One day, he was skipping class because of a serious hangover. He was awoken by a call from his classmates, stuck on a project. 

He initially refused to go and help them out due to his hangover but they insisted. My dad, on an off-chance not working that day, had to drive him to college as there was still too little blood in his alcohol to drive around safely. He arrived, supporting himself by leaning heavily on the bench, and he just looked and pointed out the short circuit they created.

Another time, a bit soberer but lacking sleep, he fell asleep in class. The TA noticed and asked him to answer and solve the formula on the blackboard. My brother lifted his head and opened his eyes just far enough to reply that he couldn’t because it contained an error. The TA then flew into a rant to the rest of the class that nobody had seen the error and that it was so noticeable that even someone asleep could see it. He did leave my brother alone for the rest of the class, though.

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The Biggest Horror This Halloween Is The Delivery

, , , , , , | Working | October 31, 2019

My “Mrs. Peacock” Clue/Cluedo Halloween costume wasn’t complete without a small toy revolver, so I searched an online marketplace that specializes in handmade and vintage goods, and found one at a good price from a seller only about 100 miles from me. Per the seller’s policies, he usually shipped items within three business days of order placement, but sometimes needed up to seven days to ship the item. In either case, the package should take only two or three days to arrive even by basic postal service.

On Wednesday the 19th, I received an email from the seller with the package tracking code and the following note: “Your package was shipped a few days back on time. Here is the tracking information. Have a great day!”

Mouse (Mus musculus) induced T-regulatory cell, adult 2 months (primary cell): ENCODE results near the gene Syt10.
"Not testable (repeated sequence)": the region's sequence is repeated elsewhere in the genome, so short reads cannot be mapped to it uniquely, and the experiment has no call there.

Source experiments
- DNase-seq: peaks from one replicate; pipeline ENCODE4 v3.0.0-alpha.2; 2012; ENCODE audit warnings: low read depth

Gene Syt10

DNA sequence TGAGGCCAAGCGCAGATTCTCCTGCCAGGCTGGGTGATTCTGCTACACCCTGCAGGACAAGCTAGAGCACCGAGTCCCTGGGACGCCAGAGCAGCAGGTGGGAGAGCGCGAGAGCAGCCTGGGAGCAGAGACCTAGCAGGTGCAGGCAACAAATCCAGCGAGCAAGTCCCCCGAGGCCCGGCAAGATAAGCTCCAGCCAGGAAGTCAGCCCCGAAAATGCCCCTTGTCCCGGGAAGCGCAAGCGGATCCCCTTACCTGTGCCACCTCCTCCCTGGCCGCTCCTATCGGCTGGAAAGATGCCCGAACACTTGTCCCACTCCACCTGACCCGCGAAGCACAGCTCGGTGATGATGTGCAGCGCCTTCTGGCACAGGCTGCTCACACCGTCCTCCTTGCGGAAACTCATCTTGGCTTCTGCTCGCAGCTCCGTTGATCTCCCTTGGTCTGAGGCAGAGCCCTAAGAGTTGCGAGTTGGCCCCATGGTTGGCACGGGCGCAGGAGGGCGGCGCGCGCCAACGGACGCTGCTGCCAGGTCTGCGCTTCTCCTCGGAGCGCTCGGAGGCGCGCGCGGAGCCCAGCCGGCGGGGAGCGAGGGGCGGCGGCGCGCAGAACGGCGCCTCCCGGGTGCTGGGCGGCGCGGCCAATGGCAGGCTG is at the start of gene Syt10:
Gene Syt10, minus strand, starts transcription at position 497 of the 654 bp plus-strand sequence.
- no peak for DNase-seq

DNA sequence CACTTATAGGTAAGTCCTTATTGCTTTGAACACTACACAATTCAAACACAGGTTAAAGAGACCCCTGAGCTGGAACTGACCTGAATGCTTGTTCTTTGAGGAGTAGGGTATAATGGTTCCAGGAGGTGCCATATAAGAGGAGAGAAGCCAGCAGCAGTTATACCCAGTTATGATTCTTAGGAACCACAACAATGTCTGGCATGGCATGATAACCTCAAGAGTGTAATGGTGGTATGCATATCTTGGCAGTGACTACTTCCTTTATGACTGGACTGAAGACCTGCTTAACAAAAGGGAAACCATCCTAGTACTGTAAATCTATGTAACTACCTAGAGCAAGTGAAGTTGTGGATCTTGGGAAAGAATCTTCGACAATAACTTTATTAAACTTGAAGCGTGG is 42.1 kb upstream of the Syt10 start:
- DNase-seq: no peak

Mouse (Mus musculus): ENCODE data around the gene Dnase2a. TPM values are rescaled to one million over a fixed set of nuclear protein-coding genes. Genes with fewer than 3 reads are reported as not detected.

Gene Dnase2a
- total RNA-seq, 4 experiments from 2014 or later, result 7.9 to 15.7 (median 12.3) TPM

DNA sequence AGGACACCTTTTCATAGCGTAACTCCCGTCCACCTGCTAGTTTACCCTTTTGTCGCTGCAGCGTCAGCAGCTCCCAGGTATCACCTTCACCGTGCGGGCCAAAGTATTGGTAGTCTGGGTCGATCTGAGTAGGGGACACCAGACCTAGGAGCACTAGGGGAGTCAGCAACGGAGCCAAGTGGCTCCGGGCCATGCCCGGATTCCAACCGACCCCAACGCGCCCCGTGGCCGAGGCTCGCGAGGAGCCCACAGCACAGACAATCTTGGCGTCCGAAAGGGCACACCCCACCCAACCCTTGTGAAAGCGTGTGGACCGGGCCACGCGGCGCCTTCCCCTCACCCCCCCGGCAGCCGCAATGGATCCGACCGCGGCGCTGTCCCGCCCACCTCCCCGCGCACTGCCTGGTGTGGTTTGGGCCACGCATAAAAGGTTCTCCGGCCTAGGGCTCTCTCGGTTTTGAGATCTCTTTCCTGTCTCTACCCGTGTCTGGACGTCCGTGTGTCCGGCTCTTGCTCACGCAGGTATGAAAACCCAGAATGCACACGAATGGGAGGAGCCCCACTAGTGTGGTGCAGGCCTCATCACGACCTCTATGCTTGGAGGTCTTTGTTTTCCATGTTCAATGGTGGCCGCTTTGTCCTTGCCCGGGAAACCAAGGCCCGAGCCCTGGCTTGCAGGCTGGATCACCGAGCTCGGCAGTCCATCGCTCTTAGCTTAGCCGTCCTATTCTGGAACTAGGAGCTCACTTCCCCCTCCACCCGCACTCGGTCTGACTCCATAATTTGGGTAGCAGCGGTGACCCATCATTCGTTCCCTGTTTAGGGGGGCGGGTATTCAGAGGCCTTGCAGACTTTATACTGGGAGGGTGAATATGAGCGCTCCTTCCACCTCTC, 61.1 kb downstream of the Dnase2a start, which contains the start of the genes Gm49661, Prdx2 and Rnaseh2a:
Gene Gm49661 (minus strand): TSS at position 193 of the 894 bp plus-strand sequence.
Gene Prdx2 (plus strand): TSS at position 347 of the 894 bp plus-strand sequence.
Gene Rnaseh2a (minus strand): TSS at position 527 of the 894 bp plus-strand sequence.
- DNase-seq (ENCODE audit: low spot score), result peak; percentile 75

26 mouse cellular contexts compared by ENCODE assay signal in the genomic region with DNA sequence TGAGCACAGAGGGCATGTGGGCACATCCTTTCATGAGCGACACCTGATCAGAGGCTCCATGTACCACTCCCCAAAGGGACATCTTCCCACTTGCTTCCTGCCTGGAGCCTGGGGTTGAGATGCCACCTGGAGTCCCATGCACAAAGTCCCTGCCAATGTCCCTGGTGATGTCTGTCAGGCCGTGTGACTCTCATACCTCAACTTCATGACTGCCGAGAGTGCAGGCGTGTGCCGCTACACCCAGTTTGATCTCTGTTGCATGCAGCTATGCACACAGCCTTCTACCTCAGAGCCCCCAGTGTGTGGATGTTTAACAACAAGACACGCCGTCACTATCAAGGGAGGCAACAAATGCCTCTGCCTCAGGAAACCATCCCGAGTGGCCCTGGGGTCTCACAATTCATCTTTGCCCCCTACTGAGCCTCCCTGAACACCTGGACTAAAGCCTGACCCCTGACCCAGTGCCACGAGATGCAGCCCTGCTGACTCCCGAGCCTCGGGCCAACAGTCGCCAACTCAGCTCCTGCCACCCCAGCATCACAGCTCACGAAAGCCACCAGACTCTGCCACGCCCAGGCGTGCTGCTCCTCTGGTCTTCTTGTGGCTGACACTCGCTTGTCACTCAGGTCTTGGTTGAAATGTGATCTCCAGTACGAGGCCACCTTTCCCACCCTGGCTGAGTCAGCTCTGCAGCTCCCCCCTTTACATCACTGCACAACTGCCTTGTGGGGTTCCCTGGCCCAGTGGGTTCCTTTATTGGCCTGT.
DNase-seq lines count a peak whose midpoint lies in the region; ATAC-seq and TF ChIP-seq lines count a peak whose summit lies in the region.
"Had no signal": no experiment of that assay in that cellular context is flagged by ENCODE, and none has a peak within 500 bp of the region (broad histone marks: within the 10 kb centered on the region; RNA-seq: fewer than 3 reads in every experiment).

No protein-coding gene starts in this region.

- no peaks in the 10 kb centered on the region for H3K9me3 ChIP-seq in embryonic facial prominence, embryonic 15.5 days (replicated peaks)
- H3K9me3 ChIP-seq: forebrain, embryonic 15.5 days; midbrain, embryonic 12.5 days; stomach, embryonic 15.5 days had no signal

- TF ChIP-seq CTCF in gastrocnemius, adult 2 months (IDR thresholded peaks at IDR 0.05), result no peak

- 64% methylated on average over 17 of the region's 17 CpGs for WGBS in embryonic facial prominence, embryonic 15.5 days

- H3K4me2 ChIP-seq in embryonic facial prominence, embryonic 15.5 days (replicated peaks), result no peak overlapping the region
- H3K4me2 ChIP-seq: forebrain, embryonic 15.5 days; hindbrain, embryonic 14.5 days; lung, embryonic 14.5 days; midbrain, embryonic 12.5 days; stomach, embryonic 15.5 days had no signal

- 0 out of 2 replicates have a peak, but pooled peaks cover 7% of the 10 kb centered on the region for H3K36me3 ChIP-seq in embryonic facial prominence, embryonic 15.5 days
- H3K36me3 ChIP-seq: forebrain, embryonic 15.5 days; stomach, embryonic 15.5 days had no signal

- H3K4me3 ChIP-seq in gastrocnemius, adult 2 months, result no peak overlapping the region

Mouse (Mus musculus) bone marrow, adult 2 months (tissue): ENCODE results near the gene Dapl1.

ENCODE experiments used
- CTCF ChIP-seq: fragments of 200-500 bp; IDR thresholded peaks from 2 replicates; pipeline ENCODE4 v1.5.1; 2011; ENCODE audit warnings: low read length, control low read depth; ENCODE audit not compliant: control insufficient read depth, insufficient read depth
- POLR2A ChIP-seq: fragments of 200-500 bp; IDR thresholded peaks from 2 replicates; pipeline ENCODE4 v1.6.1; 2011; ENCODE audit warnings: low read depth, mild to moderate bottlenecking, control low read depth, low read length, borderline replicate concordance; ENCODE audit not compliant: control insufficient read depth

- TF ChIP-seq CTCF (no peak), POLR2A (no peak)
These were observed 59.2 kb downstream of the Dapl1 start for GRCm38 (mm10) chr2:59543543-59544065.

“A few days back on time” was ambiguous, but it sounded as though the seller was stating that he had shipped the package out “a few days back,” which was certainly well within his policy and therefore “on time.” However, when I got home that afternoon, the package had not arrived, nor did it arrive the following day. Or the next. Or the next. The whole time, the package tracking showed the same status message: “Pre-Shipment Info Sent to USPS, USPS Awaiting Item.”

It seemed the seller had created the package profile with the post office, but hadn’t yet given the package to a postal worker to begin processing. On Sunday the 23rd, one week after I’d ordered the item, I contacted the seller: “Please send out ASAP. I ordered this well enough in advance to accompany a Halloween costume for a party this coming Friday, October 28th.

“Columbus to Cincy isn’t far; it should take no more than two or three days to arrive, but I’ll get it in time only if you ship it by tomorrow, Monday, October 24th.

“If you cannot manage to get it in the mail by close of business tomorrow, please let me know by canceling the order and issuing a full refund so that I can seek an alternative that will deliver in a timely fashion.”

The seller responded: “Hello, your package is indeed in the US mail system and on the way to you. The post office is always a day or more behind scanning updates. Some updates are as late as five days.

“Thank you for your patience. Have a good day!”

Yes, he was placing the blame for the package’s delay on the post office! Magically, the very next day, the tracking status changed to “Accepted at USPS Origin Facility.” Two days later, the 26th, I finally had my costume accessory. It was exactly what I needed, albeit a little smaller than I expected.

However, the seller got his very-well-deserved negative feedback posted to his account about his slow service and blatant lies!

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Sadly, This Happens On Your Watch

, , , | Right | October 28, 2019

(My workplace contains hundreds of watches and several different brands. This occurs far too often.)

Me: “Hi there. How are you?”

Customer: “Yeah, I want to look at a watch in the window.”

Me: “Okay. Can you tell me what brand it is?”

Customer: “Uhhhh…” *…trails off, looking away*

Me: “Okay, can you tell me the price? The colour?”

(The customer shakes his head, beginning to get irritated.)

Me: *giving up* “Look, would you mind just going outside and pointing the watch out for me?”

Customer: “It’s out the front! I don’t understand how this is so difficult!”

Me: “We carry hundreds of items in our store. Do you really expect me to know what you want, with no information volunteered from you, just off the top of my head?”

Customer: “It shouldn’t be so hard to do your job!”

(Apparently, mind-reading is a part of the job description these days. Some people are ridiculously self-involved.)